‘I was warm, and the ground beneath me was soft with moss and fallen leaves. I could not believe that only this morning I had woken in Peleus’ palace. This small clearing, the gleaming walls of the cave within, were more vivid than the pale white palace had ever been.’
Madeline Miller writes a beautiful modern translation of the events leading up to the Trojan war, and then the war itself. Narrated by Patroclus, (Achilles’ close friend, and in some texts, this one included, lover) the life of Achilles, Patroclus and those close to them, is shown in a new and particularly accessible light.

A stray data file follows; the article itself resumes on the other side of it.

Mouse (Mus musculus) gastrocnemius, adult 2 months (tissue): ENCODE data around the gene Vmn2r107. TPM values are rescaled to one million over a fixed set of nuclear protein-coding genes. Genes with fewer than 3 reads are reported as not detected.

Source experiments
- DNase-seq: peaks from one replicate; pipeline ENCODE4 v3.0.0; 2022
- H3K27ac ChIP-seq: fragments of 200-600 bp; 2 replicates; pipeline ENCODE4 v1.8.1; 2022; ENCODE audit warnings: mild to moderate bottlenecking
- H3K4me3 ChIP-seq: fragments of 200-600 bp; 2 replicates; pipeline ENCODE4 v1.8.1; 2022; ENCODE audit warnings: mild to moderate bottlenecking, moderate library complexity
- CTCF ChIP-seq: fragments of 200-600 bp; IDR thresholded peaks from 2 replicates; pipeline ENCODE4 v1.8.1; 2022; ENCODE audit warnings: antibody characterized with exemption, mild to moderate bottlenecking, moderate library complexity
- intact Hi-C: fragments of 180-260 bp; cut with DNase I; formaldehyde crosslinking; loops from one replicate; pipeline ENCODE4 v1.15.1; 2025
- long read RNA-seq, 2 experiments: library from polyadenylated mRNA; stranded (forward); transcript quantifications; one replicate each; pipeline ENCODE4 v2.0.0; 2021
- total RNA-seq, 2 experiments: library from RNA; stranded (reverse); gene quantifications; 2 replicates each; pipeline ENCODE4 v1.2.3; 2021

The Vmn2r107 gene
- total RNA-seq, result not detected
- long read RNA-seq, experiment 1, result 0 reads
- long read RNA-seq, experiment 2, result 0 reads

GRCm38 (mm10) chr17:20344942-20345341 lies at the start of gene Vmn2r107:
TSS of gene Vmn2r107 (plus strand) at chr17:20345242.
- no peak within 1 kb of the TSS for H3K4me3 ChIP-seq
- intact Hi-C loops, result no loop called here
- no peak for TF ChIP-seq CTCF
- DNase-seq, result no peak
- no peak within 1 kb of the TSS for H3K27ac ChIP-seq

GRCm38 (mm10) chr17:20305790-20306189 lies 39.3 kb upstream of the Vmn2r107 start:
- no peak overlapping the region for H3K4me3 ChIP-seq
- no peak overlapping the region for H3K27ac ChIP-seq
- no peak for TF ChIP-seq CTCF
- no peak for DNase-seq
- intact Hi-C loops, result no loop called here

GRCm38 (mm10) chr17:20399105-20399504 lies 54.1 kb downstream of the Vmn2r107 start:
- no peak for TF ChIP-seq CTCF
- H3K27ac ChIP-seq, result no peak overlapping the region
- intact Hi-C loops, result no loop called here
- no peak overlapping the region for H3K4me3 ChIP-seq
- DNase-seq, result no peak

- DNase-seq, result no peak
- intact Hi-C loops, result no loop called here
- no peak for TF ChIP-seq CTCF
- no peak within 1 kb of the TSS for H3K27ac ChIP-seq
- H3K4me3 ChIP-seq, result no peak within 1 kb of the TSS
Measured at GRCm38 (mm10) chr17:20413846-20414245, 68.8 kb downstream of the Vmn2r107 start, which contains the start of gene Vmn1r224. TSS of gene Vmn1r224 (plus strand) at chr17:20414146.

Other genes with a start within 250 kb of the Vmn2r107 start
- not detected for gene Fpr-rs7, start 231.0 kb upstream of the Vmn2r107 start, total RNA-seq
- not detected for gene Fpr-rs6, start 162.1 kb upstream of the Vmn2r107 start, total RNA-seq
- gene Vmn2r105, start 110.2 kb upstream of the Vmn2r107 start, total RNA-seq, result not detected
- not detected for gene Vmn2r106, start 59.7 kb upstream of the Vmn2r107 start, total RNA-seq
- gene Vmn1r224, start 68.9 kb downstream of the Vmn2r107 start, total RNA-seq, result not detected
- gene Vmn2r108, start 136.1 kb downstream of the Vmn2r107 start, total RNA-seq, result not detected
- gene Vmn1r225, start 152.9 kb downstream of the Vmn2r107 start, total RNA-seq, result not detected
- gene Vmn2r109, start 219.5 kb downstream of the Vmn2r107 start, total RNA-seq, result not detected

I have always adored reading about Greek Mythology, and loved reading the Iliad, the Odyssey and Metamorphoses back in my university days, so ‘The Song of Achilles’ went straight to the top of my list of books to read. Miller did not disappoint. She writes a beautiful and engrossing translation (taken mostly from early texts) of Achilles’ life, and paints some fantastic imagery with her descriptions. I was not at all surprised to learn that this novel took her nearly 10 years to write; it is an absolute masterpiece, and I too would have voted it the winner for the Orange Fiction Prize 2012.
‘Her mouth was a gash of red, like the torn-open stomach of a sacrifice, bloody and oracular. Behind it her teeth shone sharp and white as bone.’
The pace is steady yet gripping, and I suspect this will soon be added to school reading lists – both educational and a fantastic read. I very much look forward to reading her next novel, and hope that there is much more to come from her as an author.
Contains a couple of sexual scenes, so I’d say age 14+
Original Book Girl